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In sum, the only person able to decide on matters concerning the useworthiness and usability of a device in an occupation is the user her/himself. This was found among both wheelchair users (concerning the form and function of active wheelchairs) and persons with dysmelia (concerning use or non-use, and type of hand prostheses). Assistive devices may be more or less well prescribed, constructed and/or adapted for the specific user in terms of social and functional demands, but when utilisation is discussed, the (presumptive) user decides on whether or not a specific assistive device enhances the occupational value of a task or activity, in turn affecting the habitus of the (presumptive) user.


Keywords: Active ultra lightweight rigid frame wheelchair, Assistive device, Body-image, Congenital Limb Deficiency, Disability, Dysmelia, Gender, Hand prosthesis, Legislation, Needs, Prescription, Regulation, Self-image, Upper Limb Reduction Deficiency, Useworthiness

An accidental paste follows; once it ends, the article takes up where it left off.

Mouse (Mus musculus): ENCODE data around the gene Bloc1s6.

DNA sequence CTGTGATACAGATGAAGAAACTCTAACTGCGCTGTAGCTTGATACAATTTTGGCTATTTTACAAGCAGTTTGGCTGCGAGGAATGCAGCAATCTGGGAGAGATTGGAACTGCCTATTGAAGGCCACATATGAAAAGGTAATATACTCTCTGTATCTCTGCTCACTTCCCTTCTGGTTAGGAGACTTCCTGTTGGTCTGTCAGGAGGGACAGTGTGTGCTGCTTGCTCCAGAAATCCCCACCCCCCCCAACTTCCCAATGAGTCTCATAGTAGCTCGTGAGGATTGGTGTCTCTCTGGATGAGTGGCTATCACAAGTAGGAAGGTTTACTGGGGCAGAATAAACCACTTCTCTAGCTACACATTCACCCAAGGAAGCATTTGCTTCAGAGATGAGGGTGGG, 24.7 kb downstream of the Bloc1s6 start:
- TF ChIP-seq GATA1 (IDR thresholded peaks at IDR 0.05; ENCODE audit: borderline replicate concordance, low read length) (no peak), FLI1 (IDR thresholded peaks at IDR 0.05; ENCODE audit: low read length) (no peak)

The thesis can be downloaded here.


My thesis concerns the role of disability and assistive devices in everyday life among persons with, for instance, impairments related to mobility (e.g. wheelchair users) and bodily shape and configuration (e.g. dysmelia). Assistive devices are seen as both includators (assisting participation and emancipation) and excludators (limiting participation, restraining empowerment, and stigmatizing). Perspectives include, for instance, stigmatisation, body-image, coping, empowerment, agency, motivation, needs, and everyday life. Use of assistive devices is discussed from the ValMO-model: Value and Meaning in Human Occupations. The discussion concerns the useworthiness, as opposed to usability, of assistive devices from a perspective of not only physics-based effectiveness (Newton), but also from a self-image and agency perspective based on habitus (Bourdieu).

Social Construction of Technical Aids


Personal Meaning and Interactional Effects of Disability

and Assistive Devices in Everyday Life

Illustration: Oskar Krantz

Textruta: PhD-thesis